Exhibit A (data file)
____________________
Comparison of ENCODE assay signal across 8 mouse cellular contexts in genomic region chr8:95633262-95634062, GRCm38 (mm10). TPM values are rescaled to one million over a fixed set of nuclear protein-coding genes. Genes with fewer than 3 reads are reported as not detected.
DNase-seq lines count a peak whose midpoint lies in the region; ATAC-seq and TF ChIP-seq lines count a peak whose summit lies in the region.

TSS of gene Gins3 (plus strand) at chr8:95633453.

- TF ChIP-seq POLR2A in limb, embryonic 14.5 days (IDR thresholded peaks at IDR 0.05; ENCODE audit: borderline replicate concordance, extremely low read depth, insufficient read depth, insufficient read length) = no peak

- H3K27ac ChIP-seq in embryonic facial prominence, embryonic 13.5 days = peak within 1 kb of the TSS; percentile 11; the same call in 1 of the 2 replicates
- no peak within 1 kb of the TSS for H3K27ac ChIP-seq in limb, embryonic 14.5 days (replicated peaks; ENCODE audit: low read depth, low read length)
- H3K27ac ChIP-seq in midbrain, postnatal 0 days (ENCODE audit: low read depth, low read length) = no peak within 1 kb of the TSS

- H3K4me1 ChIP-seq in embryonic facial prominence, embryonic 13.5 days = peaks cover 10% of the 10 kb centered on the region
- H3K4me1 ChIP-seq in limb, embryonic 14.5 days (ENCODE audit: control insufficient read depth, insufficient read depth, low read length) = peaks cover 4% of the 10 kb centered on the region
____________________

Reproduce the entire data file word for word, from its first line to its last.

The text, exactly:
Comparison of ENCODE assay signal across 8 mouse cellular contexts in genomic region chr8:95633262-95634062, GRCm38 (mm10). TPM values are rescaled to one million over a fixed set of nuclear protein-coding genes. Genes with fewer than 3 reads are reported as not detected.
DNase-seq lines count a peak whose midpoint lies in the region; ATAC-seq and TF ChIP-seq lines count a peak whose summit lies in the region.

TSS of gene Gins3 (plus strand) at chr8:95633453.

- TF ChIP-seq POLR2A in limb, embryonic 14.5 days (IDR thresholded peaks at IDR 0.05; ENCODE audit: borderline replicate concordance, extremely low read depth, insufficient read depth, insufficient read length) = no peak

- H3K27ac ChIP-seq in embryonic facial prominence, embryonic 13.5 days = peak within 1 kb of the TSS; percentile 11; the same call in 1 of the 2 replicates
- no peak within 1 kb of the TSS for H3K27ac ChIP-seq in limb, embryonic 14.5 days (replicated peaks; ENCODE audit: low read depth, low read length)
- H3K27ac ChIP-seq in midbrain, postnatal 0 days (ENCODE audit: low read depth, low read length) = no peak within 1 kb of the TSS

- H3K4me1 ChIP-seq in embryonic facial prominence, embryonic 13.5 days = peaks cover 10% of the 10 kb centered on the region
- H3K4me1 ChIP-seq in limb, embryonic 14.5 days (ENCODE audit: control insufficient read depth, insufficient read depth, low read length) = peaks cover 4% of the 10 kb centered on the region